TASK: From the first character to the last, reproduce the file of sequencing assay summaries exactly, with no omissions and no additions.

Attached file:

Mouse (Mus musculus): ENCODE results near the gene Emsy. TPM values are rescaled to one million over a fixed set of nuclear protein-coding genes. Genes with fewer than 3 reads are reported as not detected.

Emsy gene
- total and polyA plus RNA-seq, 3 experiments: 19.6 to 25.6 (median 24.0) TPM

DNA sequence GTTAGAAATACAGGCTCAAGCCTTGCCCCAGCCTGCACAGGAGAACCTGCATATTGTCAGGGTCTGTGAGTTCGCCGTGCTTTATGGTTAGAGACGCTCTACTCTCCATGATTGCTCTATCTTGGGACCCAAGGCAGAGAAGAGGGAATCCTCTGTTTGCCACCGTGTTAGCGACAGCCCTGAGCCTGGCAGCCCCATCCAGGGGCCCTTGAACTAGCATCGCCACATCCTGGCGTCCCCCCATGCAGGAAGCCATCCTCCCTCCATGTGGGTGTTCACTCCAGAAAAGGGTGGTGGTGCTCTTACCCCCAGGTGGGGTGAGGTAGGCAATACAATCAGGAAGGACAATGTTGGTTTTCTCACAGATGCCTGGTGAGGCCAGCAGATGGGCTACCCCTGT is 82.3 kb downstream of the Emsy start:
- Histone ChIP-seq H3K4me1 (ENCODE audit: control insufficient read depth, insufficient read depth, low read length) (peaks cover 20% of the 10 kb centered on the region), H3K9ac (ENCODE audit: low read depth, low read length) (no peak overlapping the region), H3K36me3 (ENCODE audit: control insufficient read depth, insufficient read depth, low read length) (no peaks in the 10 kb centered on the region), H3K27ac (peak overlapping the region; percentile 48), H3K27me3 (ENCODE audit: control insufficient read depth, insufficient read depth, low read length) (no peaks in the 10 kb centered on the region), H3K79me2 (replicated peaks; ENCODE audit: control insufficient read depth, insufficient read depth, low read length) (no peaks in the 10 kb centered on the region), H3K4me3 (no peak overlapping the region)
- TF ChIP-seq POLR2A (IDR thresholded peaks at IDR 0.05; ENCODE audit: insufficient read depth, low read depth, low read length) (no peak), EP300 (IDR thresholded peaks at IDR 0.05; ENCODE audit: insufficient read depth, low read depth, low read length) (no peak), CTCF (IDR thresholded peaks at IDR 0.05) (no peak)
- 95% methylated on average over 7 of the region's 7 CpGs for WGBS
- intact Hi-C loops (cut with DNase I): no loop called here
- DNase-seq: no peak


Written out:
Mouse (Mus musculus): ENCODE results near the gene Emsy. TPM values are rescaled to one million over a fixed set of nuclear protein-coding genes. Genes with fewer than 3 reads are reported as not detected.

Emsy gene
- total and polyA plus RNA-seq, 3 experiments: 19.6 to 25.6 (median 24.0) TPM

DNA sequence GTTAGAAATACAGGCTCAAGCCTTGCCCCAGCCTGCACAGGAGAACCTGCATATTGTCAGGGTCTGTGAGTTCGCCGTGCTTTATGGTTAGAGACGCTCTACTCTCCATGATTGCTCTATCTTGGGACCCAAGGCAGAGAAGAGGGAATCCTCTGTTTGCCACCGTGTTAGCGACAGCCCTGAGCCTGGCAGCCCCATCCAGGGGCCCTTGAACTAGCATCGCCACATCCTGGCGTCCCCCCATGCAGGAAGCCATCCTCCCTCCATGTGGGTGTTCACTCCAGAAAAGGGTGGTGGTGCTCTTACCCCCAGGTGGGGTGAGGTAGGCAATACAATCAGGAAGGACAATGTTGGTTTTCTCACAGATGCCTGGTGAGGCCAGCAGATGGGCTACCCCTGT is 82.3 kb downstream of the Emsy start:
- Histone ChIP-seq H3K4me1 (ENCODE audit: control insufficient read depth, insufficient read depth, low read length) (peaks cover 20% of the 10 kb centered on the region), H3K9ac (ENCODE audit: low read depth, low read length) (no peak overlapping the region), H3K36me3 (ENCODE audit: control insufficient read depth, insufficient read depth, low read length) (no peaks in the 10 kb centered on the region), H3K27ac (peak overlapping the region; percentile 48), H3K27me3 (ENCODE audit: control insufficient read depth, insufficient read depth, low read length) (no peaks in the 10 kb centered on the region), H3K79me2 (replicated peaks; ENCODE audit: control insufficient read depth, insufficient read depth, low read length) (no peaks in the 10 kb centered on the region), H3K4me3 (no peak overlapping the region)
- TF ChIP-seq POLR2A (IDR thresholded peaks at IDR 0.05; ENCODE audit: insufficient read depth, low read depth, low read length) (no peak), EP300 (IDR thresholded peaks at IDR 0.05; ENCODE audit: insufficient read depth, low read depth, low read length) (no peak), CTCF (IDR thresholded peaks at IDR 0.05) (no peak)
- 95% methylated on average over 7 of the region's 7 CpGs for WGBS
- intact Hi-C loops (cut with DNase I): no loop called here
- DNase-seq: no peak